AudioSource.PlayClipAtPoint volume

Hey fellas,

I googled and it seems that the third argument should be the volume. But it does not seem to work:

using UnityEngine;
using System.Collections;

public class CoinPickupNew : MonoBehaviour {

	public AudioClip coinPickup;
	public bool gotkey = false;
	public float volume = 0.1f;

	void OnTriggerEnter2D (Collider2D other)
	{
		if (other.tag == "Player")
		{
			AudioSource.PlayClipAtPoint(coinPickup, transform.position, volume);
			gameObject.SetActive(false);
			gotkey = true;
		}
	}
}

Here’s a simple test script:

using UnityEngine;
using System.Collections;

public class Foo : MonoBehaviour {
	public AudioClip clip;

	void Start() {
		AudioSource.PlayClipAtPoint (clip, transform.position, 0.1f);
		gameObject.SetActive (false);
		Debug.Break();
	}
}

By calling Debug.Break(), you can pause the game after the current frame. This lets you mess around in the editor a bit. You should see a new object named “One shot audio” in the scene. You can take a look at its properties, or even change them.

By default, the temporary AudioSource has a logarithmic sound falloff. If my camera is 10 units away from the audio, we’re already hearing it at about 1/10 volume; if your audio is playing at 1/10 volume to begin with, that means we’ll only hear 1/100 the original volume. That’s not audible in any practical sense.

On the other hand, if I move the AudioSource closer to my camera and set its volume back to 1, I can hear it as clear as crystal.

So, check and make sure that you have the audio, and then see what needs to change so that you can hear it. A common pitfall in these situations is to forget the attenuation over distance.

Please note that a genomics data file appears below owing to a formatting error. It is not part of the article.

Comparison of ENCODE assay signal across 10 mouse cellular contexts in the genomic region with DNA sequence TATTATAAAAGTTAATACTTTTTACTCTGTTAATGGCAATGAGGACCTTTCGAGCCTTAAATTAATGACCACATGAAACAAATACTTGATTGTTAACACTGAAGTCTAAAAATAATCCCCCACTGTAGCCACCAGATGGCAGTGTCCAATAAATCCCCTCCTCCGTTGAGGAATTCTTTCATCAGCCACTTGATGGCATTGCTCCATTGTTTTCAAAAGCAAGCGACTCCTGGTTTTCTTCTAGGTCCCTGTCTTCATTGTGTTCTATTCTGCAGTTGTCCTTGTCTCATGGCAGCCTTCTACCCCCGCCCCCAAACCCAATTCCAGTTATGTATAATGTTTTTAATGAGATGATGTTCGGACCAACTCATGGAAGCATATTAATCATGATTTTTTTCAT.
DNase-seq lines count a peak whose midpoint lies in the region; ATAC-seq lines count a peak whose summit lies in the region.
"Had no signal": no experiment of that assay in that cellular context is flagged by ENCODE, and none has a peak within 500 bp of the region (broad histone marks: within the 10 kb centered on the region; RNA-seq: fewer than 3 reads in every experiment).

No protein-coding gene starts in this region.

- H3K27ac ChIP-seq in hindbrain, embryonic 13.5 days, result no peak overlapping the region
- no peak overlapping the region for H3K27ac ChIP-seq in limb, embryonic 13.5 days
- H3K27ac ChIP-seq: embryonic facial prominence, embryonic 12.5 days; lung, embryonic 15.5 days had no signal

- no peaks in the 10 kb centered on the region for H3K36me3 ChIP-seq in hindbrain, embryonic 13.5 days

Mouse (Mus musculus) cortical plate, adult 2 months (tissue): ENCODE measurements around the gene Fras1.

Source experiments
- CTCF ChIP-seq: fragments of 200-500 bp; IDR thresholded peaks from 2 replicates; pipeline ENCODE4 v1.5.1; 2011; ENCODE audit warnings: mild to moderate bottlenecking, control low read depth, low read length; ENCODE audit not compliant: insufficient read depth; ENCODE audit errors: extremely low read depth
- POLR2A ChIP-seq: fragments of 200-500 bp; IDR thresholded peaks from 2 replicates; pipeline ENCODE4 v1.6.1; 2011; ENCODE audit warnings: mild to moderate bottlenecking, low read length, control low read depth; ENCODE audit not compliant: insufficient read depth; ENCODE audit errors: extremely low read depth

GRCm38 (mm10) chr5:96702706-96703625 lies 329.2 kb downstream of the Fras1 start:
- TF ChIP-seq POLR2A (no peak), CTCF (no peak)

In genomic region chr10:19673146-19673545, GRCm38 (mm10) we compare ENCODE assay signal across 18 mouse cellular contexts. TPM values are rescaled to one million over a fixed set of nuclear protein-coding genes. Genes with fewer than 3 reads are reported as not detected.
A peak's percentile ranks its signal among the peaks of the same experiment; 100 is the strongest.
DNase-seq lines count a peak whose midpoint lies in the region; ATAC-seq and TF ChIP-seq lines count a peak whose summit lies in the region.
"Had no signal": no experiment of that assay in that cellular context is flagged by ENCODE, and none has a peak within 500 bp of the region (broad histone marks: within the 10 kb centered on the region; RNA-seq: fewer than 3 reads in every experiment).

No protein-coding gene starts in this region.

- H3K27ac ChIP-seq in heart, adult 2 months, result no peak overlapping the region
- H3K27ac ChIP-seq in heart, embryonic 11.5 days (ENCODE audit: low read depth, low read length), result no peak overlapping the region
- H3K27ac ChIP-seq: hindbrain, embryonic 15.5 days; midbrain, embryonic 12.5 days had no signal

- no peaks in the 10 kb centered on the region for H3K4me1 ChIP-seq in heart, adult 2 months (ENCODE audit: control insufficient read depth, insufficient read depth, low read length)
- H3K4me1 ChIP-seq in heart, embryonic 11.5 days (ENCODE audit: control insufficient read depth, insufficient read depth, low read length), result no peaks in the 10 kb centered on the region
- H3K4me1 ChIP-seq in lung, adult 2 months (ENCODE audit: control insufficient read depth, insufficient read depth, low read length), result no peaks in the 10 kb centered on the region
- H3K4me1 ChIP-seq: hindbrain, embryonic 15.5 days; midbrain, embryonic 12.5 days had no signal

One way to change the volume is the z axis, for example:

AudioSource.PlayClipAtPoint (clip, new Vector3(0,0,-10));

You can also control the balance with the x axis.
Works for me, I hope I helped you

Vector3 cameraZPos = new Vector3(transform.position.x,transform.position.y,Camera.main.transform.position.z);
AudioSource.PlayClipAtPoint(deathSound,cameraZPos,1f);

As a static function, also according to the maximum distance it applies the sound proportionally.

    public static void PlaySound(AudioClip clip, Transform collision, Transform player, int DistanceSoundLimit)
    {
        float cameraDistance = Vector3.Distance(player.position, collision.position);


        float normalizedValue = Mathf.InverseLerp(0, DistanceSoundLimit, cameraDistance);
        float explosionDistanceVolumen = Mathf.Lerp(1f, 0, normalizedValue);
        // First, calculate the direction to the spawn
        Vector3 spawnDirection = collision.position - player.position;

        // Then, normalize it into a unit vector
        Vector3 unitSpawnDirection = spawnDirection.normalized;

        Debug.Log("Camera distance: " + cameraDistance + " explosion sound volumen : " + explosionDistanceVolumen);
        // Now, we can play the sound in the direction, but not position, of the spawn
        AudioSource.PlayClipAtPoint(clip, player.position + unitSpawnDirection, explosionDistanceVolumen);
    }